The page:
Travis is a science and math educator working at West Point Grey Academy in Vancouver, B.C. His piece on Compositional Tinkering makes a case for going beyond traditional pedagogy and encouraging more investigative, engaging, and innovative compositional methods for students.
G: As you know, the theme for the second Ottiya Magazine is play! What does play mean to you?
T: Play is fun, iterative, and creative. It allows me to cultivate new ideas in a fluid and enjoyable way.
G: What was your favorite way to play as a child?
T: As a child, I was constantly playing with action figures and LEGO. In fact, the first experience I recall with deeply imaginative play was at a friends house. In his basement, he and his brother had designed and maintained an entire LEGO world where characters existed and interacted. Whole Saturdays would go by inhabiting and playing in this creation.
G: You mention an interesting link between tinkering and students creating “rules of their own”; in the beginning, however, you also shared that the strict guidelines may have been (remove?) inhibited creativity. To this end, what would you say is the importance of ground rules for music? Do we ultimately need rules?
T: I think ground rules are needed in music composition for scaffolding and to give an initially defined space and direction. However, once the rules are known they should be questioned, criticized, and expanded to promote creativity.
G: Do you have advice for students or families who may want to begin music tinkering on their own at home?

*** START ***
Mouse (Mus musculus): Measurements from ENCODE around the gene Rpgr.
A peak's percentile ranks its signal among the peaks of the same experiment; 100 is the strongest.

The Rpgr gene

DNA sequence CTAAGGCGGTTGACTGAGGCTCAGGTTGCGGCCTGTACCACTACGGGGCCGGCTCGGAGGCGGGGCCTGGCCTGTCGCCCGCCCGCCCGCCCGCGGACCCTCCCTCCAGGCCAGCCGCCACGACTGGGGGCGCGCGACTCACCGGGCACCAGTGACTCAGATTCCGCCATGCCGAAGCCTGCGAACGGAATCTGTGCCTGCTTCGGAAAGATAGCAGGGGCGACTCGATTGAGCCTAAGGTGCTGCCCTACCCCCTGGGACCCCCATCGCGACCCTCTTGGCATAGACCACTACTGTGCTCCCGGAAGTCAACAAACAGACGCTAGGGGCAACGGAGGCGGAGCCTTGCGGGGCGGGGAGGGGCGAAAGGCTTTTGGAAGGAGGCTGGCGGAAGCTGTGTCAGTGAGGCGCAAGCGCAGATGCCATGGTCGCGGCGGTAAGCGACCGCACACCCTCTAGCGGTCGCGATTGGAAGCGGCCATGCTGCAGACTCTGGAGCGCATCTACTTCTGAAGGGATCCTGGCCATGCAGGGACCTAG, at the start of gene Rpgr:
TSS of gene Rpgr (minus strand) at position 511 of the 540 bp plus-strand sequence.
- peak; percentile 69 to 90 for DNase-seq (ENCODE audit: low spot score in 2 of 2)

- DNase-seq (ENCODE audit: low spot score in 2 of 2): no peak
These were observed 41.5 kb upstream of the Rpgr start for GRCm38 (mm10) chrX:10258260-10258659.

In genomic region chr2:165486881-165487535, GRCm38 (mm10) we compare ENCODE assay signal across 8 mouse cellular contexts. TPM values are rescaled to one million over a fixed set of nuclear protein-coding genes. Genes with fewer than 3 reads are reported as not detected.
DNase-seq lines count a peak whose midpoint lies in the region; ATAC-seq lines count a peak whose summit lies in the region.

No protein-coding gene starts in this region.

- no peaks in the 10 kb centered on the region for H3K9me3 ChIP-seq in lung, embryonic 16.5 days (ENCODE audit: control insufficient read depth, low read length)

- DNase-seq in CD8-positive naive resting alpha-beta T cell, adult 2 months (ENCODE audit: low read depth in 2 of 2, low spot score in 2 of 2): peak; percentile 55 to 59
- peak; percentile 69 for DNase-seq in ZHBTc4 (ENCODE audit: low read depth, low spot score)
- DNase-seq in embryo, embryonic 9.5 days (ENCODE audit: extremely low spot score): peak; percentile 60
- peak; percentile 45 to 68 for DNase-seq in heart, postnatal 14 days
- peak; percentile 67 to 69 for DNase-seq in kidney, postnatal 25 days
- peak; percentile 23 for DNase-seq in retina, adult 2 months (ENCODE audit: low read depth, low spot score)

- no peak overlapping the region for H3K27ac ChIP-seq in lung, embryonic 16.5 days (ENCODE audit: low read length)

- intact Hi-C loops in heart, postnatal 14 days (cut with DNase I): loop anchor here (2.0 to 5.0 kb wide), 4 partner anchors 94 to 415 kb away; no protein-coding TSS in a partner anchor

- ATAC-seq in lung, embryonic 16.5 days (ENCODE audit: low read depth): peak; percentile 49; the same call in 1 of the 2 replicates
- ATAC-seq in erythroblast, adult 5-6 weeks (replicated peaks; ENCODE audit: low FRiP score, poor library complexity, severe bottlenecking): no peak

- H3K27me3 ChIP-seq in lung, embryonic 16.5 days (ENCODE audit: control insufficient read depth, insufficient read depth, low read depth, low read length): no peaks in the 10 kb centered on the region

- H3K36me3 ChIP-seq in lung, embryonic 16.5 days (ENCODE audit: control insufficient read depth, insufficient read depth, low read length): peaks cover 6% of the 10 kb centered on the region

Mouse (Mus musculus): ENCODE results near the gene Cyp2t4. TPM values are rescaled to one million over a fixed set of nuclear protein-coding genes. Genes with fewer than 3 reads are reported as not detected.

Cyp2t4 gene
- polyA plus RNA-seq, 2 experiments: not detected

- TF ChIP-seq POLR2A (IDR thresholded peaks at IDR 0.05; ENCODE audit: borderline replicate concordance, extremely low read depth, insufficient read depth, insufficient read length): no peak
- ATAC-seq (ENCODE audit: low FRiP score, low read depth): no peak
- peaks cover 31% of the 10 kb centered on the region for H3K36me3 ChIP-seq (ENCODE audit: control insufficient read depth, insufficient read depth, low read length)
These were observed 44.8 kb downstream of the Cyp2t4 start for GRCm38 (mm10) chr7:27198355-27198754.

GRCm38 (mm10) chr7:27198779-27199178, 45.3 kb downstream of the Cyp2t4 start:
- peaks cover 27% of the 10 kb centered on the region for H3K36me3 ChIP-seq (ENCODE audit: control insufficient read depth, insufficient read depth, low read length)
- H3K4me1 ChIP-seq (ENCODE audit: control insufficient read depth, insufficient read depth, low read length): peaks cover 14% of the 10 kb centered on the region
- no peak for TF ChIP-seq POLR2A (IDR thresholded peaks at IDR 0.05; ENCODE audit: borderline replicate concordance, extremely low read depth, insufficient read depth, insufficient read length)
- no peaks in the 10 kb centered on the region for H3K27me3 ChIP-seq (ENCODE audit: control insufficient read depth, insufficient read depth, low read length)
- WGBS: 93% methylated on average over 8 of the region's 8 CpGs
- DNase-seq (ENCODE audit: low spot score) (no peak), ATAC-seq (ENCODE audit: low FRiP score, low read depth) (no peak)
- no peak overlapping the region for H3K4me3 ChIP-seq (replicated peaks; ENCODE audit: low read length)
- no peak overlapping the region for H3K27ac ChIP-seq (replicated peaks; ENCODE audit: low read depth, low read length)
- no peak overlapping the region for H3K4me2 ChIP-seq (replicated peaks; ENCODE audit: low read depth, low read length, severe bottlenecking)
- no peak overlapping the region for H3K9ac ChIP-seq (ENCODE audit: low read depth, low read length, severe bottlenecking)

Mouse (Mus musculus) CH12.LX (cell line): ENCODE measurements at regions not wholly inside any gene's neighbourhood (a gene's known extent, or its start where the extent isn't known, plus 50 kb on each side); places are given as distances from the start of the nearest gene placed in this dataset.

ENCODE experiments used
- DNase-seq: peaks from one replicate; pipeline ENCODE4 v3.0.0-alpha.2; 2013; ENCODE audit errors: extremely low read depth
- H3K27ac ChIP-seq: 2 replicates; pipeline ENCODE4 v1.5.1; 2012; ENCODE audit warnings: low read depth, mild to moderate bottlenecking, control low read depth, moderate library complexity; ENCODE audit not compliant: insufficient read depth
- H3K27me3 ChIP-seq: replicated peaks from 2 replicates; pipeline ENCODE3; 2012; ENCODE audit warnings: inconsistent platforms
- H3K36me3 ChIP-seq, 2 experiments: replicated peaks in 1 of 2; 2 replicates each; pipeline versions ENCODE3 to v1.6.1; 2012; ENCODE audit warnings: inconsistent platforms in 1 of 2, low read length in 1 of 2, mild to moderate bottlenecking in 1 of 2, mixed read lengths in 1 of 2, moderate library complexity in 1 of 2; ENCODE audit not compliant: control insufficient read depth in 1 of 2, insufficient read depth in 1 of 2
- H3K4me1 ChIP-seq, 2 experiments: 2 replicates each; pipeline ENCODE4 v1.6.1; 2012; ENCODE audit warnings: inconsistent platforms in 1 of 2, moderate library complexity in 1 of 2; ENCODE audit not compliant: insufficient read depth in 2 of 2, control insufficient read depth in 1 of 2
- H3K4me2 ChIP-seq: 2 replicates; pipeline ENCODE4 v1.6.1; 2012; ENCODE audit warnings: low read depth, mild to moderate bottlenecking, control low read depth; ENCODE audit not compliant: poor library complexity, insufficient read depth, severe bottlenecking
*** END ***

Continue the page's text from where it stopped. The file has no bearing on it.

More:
T: In the article, I outline an activity that could promote music tinkering at school or at home. Without giving too much away, I’d suggest starting with a tune every one involved knows (for me and my family that would be a Bruce Springsteen chart) and then begin exploring different interpretations of the music. Vary the rhythm, chord progression, words, instrumentation, etc. and see where it leads!
G: “Tinkerability” seems to enhance confidence for students as they are able to make the music more their own. On the other hand, could it be intimidating for those who may be more experienced with traditional/classical composition? If so, how would you recommend thinking about the mindset itself of tinkering?
T: I had this exact experience: as a classically trained pianist when I was told to forget the rules and go for it I was terrified! However, I began to view this process as another facet of music I could practice and get better at. For me, what really made this style standout was how collaborative and interactive it could be. Because of that, I think it stuck.
If you’re interested in reading Travis’ and other wonderful articles to inspire you about creative learning, you can pre-order the Play Issue hereRecommend0 recommendationsPublished in